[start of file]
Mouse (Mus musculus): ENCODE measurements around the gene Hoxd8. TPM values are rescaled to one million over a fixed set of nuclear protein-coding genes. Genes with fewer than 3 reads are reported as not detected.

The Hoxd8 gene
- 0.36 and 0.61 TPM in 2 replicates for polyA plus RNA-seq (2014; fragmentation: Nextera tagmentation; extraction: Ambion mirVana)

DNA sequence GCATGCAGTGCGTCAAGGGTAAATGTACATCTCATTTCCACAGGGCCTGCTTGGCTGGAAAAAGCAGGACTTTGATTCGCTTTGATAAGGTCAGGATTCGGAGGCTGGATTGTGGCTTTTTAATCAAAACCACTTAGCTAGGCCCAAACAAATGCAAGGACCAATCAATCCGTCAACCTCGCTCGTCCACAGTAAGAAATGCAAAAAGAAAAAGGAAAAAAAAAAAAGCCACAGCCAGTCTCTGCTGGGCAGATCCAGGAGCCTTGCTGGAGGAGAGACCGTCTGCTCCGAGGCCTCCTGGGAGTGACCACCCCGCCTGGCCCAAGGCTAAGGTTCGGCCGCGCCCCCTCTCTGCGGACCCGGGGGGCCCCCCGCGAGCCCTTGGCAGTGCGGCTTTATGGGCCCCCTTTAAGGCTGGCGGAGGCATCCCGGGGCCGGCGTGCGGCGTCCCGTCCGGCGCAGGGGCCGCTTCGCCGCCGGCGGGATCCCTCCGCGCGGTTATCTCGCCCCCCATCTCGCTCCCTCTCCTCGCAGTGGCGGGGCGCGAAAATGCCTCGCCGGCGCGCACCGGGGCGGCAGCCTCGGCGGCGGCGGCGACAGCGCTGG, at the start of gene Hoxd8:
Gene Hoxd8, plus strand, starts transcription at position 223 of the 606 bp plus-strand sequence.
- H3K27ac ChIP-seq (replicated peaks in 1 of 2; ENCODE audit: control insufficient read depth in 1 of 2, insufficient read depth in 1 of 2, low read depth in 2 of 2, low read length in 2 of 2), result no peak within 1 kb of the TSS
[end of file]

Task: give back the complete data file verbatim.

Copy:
Mouse (Mus musculus): ENCODE measurements around the gene Hoxd8. TPM values are rescaled to one million over a fixed set of nuclear protein-coding genes. Genes with fewer than 3 reads are reported as not detected.

The Hoxd8 gene
- 0.36 and 0.61 TPM in 2 replicates for polyA plus RNA-seq (2014; fragmentation: Nextera tagmentation; extraction: Ambion mirVana)

DNA sequence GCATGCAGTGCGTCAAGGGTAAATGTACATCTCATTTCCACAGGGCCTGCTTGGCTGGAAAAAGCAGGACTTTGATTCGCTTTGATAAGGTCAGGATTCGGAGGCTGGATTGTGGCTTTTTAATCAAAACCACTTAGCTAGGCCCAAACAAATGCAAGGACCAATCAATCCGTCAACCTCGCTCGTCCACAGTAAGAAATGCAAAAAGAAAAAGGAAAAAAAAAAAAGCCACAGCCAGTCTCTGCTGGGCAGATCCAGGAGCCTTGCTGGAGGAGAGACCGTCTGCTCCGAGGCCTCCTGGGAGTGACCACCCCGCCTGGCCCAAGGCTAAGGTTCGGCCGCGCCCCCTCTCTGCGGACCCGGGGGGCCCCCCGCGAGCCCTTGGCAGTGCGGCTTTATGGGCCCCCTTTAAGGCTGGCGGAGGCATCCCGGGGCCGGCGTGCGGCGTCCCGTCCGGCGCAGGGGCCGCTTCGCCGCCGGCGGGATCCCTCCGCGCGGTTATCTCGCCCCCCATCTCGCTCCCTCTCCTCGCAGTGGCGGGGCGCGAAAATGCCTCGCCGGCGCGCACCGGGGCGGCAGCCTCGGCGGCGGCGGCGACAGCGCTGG, at the start of gene Hoxd8:
Gene Hoxd8, plus strand, starts transcription at position 223 of the 606 bp plus-strand sequence.
- H3K27ac ChIP-seq (replicated peaks in 1 of 2; ENCODE audit: control insufficient read depth in 1 of 2, insufficient read depth in 1 of 2, low read depth in 2 of 2, low read length in 2 of 2), result no peak within 1 kb of the TSS